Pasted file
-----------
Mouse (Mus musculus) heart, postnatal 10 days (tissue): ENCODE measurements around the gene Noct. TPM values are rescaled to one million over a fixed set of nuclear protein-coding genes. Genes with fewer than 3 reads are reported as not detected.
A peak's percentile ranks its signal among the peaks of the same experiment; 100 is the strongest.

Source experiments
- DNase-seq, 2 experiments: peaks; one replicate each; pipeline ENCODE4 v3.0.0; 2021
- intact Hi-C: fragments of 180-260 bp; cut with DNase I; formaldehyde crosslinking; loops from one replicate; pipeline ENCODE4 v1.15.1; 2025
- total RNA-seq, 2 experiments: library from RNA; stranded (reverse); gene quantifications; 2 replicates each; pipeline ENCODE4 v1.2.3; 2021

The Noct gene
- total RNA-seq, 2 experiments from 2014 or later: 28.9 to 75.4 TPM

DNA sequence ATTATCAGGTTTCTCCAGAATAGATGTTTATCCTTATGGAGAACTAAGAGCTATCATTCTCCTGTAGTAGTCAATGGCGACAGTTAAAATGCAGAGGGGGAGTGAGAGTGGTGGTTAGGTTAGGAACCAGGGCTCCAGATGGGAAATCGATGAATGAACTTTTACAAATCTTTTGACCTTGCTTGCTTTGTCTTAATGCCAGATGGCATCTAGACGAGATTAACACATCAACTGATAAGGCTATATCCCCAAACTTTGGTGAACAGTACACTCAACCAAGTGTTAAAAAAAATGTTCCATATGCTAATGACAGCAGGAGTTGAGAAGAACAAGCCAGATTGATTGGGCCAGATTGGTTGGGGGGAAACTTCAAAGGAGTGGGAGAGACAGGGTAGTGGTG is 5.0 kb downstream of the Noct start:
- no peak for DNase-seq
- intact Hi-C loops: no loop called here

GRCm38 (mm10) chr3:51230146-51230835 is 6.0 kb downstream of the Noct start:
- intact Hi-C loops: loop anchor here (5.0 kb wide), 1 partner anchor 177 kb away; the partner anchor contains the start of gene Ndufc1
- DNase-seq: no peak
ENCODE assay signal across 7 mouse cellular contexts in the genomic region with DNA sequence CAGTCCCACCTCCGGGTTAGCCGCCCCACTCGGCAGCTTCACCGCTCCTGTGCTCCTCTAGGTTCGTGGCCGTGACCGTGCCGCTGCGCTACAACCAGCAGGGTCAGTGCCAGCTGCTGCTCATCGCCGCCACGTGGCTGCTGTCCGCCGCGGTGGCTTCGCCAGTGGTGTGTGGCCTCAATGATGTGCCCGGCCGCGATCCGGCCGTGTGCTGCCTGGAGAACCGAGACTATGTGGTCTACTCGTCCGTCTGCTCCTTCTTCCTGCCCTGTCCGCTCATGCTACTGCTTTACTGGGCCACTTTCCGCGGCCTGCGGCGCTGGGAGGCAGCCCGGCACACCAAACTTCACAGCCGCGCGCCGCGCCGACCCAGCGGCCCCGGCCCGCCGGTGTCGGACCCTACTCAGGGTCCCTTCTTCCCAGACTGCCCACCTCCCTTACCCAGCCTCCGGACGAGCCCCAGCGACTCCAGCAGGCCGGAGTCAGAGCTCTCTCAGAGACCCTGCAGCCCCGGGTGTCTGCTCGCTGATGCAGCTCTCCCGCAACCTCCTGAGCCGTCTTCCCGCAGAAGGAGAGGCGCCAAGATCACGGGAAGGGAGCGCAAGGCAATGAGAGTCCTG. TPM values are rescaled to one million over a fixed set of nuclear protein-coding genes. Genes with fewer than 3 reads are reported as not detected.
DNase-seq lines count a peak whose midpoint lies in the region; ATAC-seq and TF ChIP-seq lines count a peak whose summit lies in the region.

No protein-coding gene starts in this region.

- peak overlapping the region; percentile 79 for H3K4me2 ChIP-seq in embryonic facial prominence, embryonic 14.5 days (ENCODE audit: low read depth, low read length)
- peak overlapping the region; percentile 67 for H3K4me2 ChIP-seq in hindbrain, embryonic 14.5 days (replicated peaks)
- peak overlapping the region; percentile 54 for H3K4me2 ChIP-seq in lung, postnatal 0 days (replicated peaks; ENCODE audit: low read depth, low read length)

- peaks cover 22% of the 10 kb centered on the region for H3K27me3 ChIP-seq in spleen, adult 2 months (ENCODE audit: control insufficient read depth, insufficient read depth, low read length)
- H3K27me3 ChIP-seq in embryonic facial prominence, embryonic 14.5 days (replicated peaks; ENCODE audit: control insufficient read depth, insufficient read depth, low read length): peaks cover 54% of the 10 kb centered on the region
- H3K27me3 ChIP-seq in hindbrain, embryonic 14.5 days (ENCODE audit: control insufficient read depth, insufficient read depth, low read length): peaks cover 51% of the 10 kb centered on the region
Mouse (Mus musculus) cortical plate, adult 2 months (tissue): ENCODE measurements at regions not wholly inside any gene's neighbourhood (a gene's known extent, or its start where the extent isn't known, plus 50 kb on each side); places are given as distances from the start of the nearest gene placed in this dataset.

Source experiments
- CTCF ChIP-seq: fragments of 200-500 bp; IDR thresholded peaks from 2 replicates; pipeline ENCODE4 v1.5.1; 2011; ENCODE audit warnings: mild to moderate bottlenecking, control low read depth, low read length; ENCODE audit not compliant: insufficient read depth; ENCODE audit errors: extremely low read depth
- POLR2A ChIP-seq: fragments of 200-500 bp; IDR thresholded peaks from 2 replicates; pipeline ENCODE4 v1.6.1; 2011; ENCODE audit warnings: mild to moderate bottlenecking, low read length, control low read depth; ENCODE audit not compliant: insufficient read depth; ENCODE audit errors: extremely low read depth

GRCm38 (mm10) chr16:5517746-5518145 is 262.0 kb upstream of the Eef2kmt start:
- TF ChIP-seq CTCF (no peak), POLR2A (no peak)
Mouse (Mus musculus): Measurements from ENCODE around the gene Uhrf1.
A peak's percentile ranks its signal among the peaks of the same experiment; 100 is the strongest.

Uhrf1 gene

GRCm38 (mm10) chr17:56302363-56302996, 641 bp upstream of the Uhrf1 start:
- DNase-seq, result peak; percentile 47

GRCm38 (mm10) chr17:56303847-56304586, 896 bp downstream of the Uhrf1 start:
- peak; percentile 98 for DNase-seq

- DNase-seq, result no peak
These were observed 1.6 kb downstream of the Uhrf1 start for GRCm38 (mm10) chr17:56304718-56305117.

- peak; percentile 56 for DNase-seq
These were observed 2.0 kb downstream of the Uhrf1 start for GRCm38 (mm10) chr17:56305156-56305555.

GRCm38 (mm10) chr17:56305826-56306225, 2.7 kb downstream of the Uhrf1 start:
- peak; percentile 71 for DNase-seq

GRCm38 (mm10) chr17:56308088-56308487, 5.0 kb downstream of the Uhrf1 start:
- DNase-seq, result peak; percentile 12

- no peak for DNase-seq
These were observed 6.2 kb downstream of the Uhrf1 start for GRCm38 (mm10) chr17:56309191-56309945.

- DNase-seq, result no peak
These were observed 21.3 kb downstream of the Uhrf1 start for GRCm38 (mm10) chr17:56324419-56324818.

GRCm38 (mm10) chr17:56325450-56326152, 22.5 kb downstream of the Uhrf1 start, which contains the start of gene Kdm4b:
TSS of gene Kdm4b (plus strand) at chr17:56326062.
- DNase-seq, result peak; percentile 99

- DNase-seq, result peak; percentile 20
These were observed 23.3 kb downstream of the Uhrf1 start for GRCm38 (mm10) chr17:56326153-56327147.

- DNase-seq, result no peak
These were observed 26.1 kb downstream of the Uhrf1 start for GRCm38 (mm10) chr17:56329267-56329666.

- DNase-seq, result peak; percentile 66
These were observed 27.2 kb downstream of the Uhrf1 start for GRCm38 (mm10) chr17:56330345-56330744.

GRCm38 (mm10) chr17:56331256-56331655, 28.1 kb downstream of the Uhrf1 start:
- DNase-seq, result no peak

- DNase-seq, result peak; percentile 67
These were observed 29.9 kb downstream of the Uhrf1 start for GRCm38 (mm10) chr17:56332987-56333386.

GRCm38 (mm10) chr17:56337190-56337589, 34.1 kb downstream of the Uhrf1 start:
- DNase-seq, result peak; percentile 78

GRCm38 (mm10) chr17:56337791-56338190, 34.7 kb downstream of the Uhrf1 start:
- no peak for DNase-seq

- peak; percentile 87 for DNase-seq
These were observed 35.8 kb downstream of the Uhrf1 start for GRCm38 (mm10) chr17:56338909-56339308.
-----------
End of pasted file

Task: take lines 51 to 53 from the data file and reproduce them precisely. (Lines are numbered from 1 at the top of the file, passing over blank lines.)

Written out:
- DNase-seq, result peak; percentile 99

- DNase-seq, result peak; percentile 20
These were observed 23.3 kb downstream of the Uhrf1 start for GRCm38 (mm10) chr17:56326153-56327147.